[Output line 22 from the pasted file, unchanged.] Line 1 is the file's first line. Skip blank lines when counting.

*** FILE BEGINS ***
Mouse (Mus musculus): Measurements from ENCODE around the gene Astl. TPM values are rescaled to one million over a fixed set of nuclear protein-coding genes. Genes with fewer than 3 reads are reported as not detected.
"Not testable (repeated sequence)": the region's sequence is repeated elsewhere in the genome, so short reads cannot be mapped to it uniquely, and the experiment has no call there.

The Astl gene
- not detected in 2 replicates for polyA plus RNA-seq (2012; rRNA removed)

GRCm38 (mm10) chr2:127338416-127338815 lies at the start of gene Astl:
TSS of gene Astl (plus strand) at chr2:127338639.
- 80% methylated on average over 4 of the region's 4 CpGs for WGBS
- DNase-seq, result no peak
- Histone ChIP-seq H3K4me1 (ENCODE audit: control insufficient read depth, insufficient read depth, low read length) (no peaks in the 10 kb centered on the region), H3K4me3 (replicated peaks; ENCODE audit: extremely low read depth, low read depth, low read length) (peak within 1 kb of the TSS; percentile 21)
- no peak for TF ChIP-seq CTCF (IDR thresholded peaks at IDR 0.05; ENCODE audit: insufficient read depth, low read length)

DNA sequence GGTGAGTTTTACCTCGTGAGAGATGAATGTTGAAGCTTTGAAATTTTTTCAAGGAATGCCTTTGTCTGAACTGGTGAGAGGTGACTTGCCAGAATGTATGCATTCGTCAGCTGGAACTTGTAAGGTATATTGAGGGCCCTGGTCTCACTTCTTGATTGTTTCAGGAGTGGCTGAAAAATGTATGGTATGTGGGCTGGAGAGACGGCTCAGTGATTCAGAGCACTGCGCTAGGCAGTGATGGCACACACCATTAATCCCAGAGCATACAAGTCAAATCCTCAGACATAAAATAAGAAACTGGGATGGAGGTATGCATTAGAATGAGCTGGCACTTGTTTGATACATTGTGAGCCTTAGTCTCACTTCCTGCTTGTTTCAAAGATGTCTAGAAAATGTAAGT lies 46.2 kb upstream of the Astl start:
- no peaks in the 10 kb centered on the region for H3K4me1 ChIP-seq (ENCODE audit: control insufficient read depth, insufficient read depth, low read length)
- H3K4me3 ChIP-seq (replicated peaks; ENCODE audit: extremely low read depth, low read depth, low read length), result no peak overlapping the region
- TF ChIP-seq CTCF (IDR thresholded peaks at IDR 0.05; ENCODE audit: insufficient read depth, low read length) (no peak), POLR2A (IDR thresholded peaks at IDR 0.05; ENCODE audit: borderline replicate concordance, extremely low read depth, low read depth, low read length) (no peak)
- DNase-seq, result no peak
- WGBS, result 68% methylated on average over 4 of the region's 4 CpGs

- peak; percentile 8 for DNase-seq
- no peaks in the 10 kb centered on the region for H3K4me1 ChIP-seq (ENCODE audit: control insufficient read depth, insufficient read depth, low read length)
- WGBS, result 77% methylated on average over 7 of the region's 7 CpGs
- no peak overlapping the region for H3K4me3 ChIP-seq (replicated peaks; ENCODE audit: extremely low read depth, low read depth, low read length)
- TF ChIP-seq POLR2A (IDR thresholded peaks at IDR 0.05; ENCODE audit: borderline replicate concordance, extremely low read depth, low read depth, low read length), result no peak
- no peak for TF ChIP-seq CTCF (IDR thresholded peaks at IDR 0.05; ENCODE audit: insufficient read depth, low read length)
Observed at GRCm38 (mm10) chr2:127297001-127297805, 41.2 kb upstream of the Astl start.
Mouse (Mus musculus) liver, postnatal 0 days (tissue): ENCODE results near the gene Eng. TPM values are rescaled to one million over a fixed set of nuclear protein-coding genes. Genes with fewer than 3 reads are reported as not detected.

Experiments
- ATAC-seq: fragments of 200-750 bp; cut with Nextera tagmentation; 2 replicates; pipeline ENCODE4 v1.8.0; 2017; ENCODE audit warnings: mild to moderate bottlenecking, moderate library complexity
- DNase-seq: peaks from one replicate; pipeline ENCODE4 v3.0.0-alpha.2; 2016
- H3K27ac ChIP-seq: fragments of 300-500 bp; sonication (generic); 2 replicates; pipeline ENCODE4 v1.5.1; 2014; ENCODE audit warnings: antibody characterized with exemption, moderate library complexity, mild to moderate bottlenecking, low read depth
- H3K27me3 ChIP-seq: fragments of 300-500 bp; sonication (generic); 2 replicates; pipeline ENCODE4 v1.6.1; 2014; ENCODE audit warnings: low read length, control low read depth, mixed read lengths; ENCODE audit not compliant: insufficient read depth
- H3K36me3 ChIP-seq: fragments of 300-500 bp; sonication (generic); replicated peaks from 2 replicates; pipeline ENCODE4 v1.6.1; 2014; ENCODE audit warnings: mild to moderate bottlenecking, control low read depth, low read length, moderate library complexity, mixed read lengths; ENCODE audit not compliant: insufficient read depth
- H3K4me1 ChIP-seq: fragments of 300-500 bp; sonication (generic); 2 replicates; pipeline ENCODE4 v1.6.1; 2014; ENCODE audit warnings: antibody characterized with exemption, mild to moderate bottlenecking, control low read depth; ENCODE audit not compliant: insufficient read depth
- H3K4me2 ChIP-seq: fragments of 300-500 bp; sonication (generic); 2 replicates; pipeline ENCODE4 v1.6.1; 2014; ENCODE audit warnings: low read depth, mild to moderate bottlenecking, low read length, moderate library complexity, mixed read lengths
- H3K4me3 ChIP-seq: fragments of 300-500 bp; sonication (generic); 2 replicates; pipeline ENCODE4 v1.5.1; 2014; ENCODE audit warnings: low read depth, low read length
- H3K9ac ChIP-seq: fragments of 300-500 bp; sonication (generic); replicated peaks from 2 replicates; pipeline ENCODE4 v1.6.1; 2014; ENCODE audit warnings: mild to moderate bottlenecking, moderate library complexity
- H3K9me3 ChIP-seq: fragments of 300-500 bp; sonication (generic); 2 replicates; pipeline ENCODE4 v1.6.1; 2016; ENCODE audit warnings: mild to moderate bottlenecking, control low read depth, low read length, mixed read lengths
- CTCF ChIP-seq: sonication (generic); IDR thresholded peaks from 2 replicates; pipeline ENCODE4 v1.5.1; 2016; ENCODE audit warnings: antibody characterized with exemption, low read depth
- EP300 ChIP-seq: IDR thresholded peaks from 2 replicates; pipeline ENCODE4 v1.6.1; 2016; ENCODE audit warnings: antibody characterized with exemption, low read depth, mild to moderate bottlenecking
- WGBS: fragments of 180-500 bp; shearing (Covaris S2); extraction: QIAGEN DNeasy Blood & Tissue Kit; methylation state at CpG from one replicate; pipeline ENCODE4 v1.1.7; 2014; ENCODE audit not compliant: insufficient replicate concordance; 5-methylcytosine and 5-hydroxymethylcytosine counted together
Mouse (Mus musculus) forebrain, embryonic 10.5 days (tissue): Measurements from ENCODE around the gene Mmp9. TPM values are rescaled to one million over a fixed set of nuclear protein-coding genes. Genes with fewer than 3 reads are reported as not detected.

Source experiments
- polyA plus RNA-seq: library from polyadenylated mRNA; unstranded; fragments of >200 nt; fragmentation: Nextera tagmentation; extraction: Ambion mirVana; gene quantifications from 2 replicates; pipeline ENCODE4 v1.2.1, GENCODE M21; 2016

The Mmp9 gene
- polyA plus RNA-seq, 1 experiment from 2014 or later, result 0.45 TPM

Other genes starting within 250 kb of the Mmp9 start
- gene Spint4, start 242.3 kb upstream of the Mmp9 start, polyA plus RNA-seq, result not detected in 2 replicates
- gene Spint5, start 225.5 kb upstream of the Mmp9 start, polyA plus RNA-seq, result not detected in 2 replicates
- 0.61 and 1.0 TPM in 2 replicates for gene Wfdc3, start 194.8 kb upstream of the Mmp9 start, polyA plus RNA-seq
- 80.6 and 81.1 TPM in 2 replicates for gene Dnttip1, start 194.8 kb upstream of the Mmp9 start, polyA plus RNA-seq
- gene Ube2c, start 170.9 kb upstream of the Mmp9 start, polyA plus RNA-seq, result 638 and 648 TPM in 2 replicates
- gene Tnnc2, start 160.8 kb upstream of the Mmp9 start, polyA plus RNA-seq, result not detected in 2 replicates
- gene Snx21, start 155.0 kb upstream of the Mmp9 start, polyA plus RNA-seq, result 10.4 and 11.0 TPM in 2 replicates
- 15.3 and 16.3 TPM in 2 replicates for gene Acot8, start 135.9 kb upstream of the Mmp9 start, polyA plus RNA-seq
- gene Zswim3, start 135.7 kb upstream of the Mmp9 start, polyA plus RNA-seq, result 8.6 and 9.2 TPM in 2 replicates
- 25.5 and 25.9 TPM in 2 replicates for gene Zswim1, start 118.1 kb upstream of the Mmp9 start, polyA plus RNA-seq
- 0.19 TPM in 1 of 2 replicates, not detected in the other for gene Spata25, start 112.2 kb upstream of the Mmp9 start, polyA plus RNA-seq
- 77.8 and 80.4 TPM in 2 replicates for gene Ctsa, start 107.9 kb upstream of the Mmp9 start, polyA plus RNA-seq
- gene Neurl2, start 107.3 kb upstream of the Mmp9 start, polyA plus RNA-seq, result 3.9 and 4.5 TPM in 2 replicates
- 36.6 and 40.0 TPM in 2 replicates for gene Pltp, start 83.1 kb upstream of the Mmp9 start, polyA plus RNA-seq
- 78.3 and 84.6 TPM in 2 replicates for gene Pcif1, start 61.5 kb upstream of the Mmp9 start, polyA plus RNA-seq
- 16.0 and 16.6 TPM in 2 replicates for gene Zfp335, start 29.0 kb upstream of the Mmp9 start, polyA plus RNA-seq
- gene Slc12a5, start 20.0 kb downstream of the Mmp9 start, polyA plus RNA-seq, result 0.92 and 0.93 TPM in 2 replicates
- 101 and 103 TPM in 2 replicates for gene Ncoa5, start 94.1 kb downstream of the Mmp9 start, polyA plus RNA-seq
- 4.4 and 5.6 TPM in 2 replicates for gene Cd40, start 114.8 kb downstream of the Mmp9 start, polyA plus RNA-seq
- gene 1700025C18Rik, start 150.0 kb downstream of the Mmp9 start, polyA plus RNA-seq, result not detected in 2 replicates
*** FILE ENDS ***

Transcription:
- no peak for TF ChIP-seq CTCF (IDR thresholded peaks at IDR 0.05; ENCODE audit: insufficient read depth, low read length)